Dale: For me, this is a part where I put on my hat as former school principal. As an example, when they were talking about the balance between joy and rigor, they talked about recess. They seemed to chide school officials who didn’t include recess as part of the school day. But as a former leader of a school that initially didn’t have a traditional recess, we had our reasons for it, and it’s not always so neat and clear-cut. 

Chad: I would like to build off that point. I noticed a tension in the book when they talk about deferring to families and leaders to make different decisions in their local contexts, but they also talk about school choice and how that can be freeing and give parents, families, and teachers different options. 

The authors try to argue that X should happen, but that creates a tension when schools are choosing not to do X. Who’s right? I don’t think they draw that line clearly or make a distinction about when we should draw that line. 

As one example, they talk about the need for advanced math, a rich arts program, and academically rigorous public magnet schools, and they talked about breaking the single salary schedule and having more differentiated compensation for math and science teachers. I’m in favor of all those things, but in many cases schools have chosen not to do them. And so at the end of the day, if you’d want to get to a point where schools do those things, we would have to have some policymaker making an affirmative decision to make them. That’s a tension that I don’t think the book fully grappled with, of experts from on high versus local control. 

Dale: One other thing I’d note is that although this book isn’t a policy manual, I could still see it being of use as part of the sausage making of creating laws. When you’re in the room where it happens, behind closed doors, and you’re doing some horse trading, sometimes you kind of regret giving up certain priorities. Anyone who’s been in that room has had this feeling. And so having this book in your back pocket could be helpful in a situation like that as a reminder of first principles.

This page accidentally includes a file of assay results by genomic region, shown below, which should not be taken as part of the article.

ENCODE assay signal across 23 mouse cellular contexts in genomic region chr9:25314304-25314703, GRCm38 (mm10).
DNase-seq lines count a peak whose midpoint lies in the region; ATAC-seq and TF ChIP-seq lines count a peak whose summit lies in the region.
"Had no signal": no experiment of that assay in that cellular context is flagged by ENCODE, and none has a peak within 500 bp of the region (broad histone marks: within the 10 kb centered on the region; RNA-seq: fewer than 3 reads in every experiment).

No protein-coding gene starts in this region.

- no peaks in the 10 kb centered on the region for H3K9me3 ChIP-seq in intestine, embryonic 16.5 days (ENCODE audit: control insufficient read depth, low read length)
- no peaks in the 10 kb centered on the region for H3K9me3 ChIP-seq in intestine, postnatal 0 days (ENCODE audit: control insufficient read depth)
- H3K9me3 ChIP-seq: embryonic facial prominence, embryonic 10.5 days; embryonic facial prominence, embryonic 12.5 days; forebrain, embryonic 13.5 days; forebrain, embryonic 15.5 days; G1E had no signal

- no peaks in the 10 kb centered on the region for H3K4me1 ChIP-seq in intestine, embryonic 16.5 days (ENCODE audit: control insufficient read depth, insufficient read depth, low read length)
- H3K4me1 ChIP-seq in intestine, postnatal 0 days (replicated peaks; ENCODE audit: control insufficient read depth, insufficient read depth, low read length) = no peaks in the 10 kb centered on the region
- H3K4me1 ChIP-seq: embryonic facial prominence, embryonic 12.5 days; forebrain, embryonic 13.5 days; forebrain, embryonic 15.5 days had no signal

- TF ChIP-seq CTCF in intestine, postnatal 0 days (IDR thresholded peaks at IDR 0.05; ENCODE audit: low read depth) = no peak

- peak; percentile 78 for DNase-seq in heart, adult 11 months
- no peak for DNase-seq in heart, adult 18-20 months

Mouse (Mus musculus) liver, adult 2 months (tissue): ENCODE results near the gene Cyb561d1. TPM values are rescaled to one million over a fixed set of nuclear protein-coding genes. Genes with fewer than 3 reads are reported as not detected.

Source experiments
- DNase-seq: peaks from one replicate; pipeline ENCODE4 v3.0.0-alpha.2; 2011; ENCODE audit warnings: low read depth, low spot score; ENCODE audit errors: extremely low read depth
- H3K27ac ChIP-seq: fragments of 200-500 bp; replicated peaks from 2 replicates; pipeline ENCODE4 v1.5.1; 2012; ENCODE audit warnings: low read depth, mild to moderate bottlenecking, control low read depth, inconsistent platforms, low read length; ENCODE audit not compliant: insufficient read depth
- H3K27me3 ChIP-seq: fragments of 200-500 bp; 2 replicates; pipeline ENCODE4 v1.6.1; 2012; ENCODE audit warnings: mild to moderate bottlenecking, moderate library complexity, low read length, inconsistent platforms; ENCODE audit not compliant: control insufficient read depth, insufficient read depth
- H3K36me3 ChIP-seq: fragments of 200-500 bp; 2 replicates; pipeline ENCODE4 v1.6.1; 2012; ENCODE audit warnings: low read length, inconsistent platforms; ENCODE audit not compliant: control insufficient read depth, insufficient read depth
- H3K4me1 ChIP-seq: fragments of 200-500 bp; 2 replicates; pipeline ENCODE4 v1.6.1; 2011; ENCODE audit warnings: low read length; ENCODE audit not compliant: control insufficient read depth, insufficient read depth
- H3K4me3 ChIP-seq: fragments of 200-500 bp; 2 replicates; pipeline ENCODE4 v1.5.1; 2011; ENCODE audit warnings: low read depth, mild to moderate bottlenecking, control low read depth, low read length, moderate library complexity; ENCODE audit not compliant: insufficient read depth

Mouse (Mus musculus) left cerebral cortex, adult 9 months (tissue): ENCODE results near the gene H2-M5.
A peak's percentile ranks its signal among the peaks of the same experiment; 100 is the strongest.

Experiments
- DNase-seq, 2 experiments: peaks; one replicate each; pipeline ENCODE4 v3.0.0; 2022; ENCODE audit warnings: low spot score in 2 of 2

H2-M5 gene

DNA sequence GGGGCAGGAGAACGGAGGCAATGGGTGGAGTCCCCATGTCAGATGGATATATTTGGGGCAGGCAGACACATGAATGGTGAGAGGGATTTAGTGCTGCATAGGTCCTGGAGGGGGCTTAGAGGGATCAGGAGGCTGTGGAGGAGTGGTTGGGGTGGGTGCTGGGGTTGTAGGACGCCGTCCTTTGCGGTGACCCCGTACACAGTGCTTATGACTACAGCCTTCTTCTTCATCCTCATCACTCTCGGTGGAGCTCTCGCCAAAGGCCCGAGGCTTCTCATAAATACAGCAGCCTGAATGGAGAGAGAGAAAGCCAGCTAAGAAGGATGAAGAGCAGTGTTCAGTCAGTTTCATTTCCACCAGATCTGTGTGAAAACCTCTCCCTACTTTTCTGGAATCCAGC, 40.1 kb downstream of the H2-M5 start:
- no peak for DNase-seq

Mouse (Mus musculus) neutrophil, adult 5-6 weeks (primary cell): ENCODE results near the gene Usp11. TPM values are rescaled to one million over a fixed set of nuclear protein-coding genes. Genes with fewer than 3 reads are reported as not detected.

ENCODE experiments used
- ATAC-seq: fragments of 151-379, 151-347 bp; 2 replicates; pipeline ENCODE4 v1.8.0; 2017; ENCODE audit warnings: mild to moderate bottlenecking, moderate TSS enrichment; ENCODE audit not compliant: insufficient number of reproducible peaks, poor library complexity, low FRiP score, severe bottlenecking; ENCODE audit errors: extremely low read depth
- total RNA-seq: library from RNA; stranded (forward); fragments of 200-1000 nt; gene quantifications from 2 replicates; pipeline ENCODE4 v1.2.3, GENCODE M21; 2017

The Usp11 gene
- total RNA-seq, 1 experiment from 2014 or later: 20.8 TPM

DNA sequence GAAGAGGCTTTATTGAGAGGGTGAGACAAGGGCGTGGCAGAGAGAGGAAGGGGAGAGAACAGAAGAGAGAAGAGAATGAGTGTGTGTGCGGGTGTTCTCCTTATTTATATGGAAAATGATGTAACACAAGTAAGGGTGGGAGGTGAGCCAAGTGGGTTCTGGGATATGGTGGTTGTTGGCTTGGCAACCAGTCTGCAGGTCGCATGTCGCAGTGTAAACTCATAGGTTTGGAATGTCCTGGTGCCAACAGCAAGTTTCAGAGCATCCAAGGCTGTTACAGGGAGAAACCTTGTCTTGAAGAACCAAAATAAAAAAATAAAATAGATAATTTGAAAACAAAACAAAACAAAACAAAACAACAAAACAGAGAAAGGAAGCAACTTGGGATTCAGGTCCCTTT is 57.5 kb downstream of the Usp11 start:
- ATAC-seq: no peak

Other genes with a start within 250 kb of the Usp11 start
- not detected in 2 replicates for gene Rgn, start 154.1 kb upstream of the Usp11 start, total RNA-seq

But on the flip side, and to your point Chad, how do you get from what we currently have to the vision that Rick and Mike map out? In some respects, maybe you never do. Maybe it’s like the pursuit of happiness.  

This is tied into the way they set up the book. They take the reader through this tour of the monuments in DC, and they cite these lofty aspirational (and inspirational) quotes from Jefferson and Lincoln. And it got me thinking about how the original idea was for Congress to be the most powerful branch of government. But if you look at our politics right now, Congress couldn’t be any weaker. And people are looking for workarounds, like ranked choice voting or expanding the size of the legislature, that could be something that helps address some of the issues that we’re seeing with our government. 

Are there similar workarounds for K-12 education? That’s what I found myself wondering. 

Chad: One of the principles of the book is that they call for “confident pluralism.” For those who aren’t familiar, pluralism in this context means that there should be lots of different options for families to choose from. A family who wants a Montessori elementary school can get it and the family who wants rigorous academic focused on math and reading can get it and there’s a science magnet school, etc. 

That is my answer to your question about how we go forward. If we can’t agree on much as a society, then maybe can agree to let people choose their own educational path. 

And this is one of my other criticisms of the book: I don’t think they are fully confident in their pluralism, because, to my point earlier, I think they want to put a stamp down on certain things that they want to see out of schools. And I agree with that!